It was fantastic to see our submission have a real impact on the Inquiry, reaffirming our capacity as students to make meaningful contributions to law reform that tackles climate change in a just manner.
Editor’s note: The following article is by Isabella Boone, a Juris Doctor candidate at The Australian National University (ANU) and member of ANU Law Reform and Social Justice project GreenLaw. It provides an account of GreenLaw’s submission and testimony to the Inquiry into Renewable Energy Innovation in the Australian Capital Territory (ACT) before the ACT Legislative Assembly on Tuesday 8 June 2021. In their submission, GreenLaw advocated for the potential implementation of community-scale battery storage systems in the ACT.
By Isabella Boone
On 8 June 2021, I joined GreenLaw founder Annika Reynolds in speaking on behalf of our team before the Australian Capital Territory (ACT) Standing Committee on Environment, Climate Change and Biodiversity’s Inquiry into Renewable Energy Innovation in the ACT. Our testimony expanded on our written submission to the Inquiry on the benefits of community-scale batteries and how to incentivise their uptake in the ACT.
Community-scale batteries are an emerging technology and exciting development for community energy viability across Australia. Community-scale batteries are a way to empower communities to act on the climate crisis and to increase the security of energy supplies even during natural disasters. In fact, in May 2021, a community battery was installed in Mallacoota to protect the electricity supply during bushfires.
Our testimony provided a detailed legal and regulatory analysis for the Inquiry, outlining how community-scale batteries could be implemented across the ACT. Our submission highlights that the ACT could become a global leader in clean, community-focused energy that saves our planet, saves our households on bills, and empowers every Canberran to contribute to tackling the climate crisis.
In our submission, we recommended to the ACT Inquiry:
- Government incentives should be reformed under the existing Next Generation Energy Storage Program to assist with the uptake of batteries and reduce the current financial burden of energy storage uptake;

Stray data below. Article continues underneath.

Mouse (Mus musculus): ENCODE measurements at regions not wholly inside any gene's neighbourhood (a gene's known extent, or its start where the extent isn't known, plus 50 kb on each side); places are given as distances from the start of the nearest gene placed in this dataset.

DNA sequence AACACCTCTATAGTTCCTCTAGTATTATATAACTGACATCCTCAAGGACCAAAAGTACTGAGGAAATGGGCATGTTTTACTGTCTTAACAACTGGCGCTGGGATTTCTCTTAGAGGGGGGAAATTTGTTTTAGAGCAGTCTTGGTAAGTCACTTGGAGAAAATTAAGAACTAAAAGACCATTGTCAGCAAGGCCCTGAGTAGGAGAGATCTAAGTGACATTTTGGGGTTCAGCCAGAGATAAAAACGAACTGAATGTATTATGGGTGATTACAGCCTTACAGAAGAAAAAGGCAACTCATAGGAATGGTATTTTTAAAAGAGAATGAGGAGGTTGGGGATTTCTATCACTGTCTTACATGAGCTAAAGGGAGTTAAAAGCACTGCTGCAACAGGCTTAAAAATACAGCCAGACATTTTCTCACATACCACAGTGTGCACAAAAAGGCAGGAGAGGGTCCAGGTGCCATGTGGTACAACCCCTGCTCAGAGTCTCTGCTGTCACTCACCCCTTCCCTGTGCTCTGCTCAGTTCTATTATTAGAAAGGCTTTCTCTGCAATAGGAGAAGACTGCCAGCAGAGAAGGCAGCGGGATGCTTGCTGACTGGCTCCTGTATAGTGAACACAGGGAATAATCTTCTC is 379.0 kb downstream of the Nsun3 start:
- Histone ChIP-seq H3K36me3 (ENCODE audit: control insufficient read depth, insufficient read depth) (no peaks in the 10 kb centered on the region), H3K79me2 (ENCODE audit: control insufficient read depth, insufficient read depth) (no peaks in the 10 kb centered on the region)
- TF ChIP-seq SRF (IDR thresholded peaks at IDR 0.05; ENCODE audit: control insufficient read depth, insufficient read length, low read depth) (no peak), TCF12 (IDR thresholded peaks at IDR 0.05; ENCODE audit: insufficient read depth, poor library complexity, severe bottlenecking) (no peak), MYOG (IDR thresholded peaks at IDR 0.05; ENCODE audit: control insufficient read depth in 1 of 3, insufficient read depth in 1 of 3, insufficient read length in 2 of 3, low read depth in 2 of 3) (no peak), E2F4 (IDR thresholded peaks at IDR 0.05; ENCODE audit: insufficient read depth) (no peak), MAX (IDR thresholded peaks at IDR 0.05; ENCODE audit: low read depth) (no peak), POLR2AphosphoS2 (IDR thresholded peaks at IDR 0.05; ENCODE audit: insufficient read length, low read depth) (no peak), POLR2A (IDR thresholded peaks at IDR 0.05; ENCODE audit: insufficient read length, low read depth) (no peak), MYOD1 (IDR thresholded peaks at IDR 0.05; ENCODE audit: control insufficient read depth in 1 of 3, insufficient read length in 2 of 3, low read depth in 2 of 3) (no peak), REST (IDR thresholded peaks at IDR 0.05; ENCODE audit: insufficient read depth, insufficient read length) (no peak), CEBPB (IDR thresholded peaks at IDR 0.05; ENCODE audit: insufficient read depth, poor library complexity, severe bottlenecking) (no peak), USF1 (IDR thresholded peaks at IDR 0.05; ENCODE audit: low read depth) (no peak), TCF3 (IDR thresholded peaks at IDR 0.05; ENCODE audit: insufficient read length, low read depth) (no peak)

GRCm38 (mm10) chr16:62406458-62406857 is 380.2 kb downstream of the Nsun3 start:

- To consider equity when rolling out a community-scale battery program and ensure disadvantaged communities in Canberra are also able to access the benefits of community energy storage;
- Knowledge-sharing initiatives, including decentralized knowledge hubs and centralised resources to empower communities to access knowledge on community-scale batteries and be able to launch/manage their own projects; and
- To fund research on the recycling of household and community-scale energy storage systems.
The Inquiry was intrigued by our submission, requesting we come and speak to the Inquiry directly. We were one of just eight groups that presented to the Inquiry, which highlights the practical recommendations and reforms we proposed.
Annika and I, in our oral testimony, focused on the equity benefits of community-scale batteries and feasible reforms to the Next Generation Energy Storage Program to roll-out community energy storage. The Inquiry was really interested in this and asked numerous questions about the purpose, benefits and implementation of community-scale batteries in the ACT. We were excited to get a dialogue going with the Inquiry, so that we could explain in detail the numerous benefits of a community-scale battery, how they function, our recommendations on ownership models of the battery, as well as suggestions on implementation strategies.
Overall, we made three major recommendations to the Inquiry in our oral submission, which can be viewed here.
First, that all renewable energy projects, specifically community-scale batteries should be implemented through a human rights framework, in line with the ACT government’s endorsement of the Fossil Fuel Non-Proliferation Treaty and ACT Labor-Greens Governing Agreement. This entails a just transition away from fossil fuels, pursuing the right to a healthy environment and adequate access to energy transitions.
Second, that community-scale batteries be supported by the ACT government through the existing household battery rebate scheme, the Next Generation Energy Storage Program. This recommendation entailed scaling the size of eligible batteries, the set rebate amount under the program and the eligible community groups, to match a community-scale battery.
Third, we addressed the need to transition away from gas as quickly as possible in the ACT. This included the recommendation to bring forward the finalisation of the plan to phase out gas in the ACT. Community-scale batteries are a cleaner and cheaper way to ensure electricity security, and we emphasised to the Inquiry that gas is a fossil fuel that is directly contributing to climate change and poor health outcomes for Canberrans. Phasing out gas is an opportunity for the Inquiry to demonstrate renewable energy innovation in urban planning, not just technology uptake.
Giving evidence to the Inquiry on a project that our team had worked for over 50 hours on was an incredibly rewarding experience. It was humbling to speak alongside Annika and represent the work of our entire team, namely: Peta Bulling, Lilly Deluca, Harry Fell and Penelope Hallam. We were also lucky to have the support and input from ANU College of Law senior lecturer Dr James Prest on our submission.
It was fantastic to see our submission have a real impact on the Inquiry, reaffirming our capacity as students to make meaningful contributions to law reform that tackles climate change in a just manner. We look forward to seeing the results of the Inquiry as tangible action in the ACT.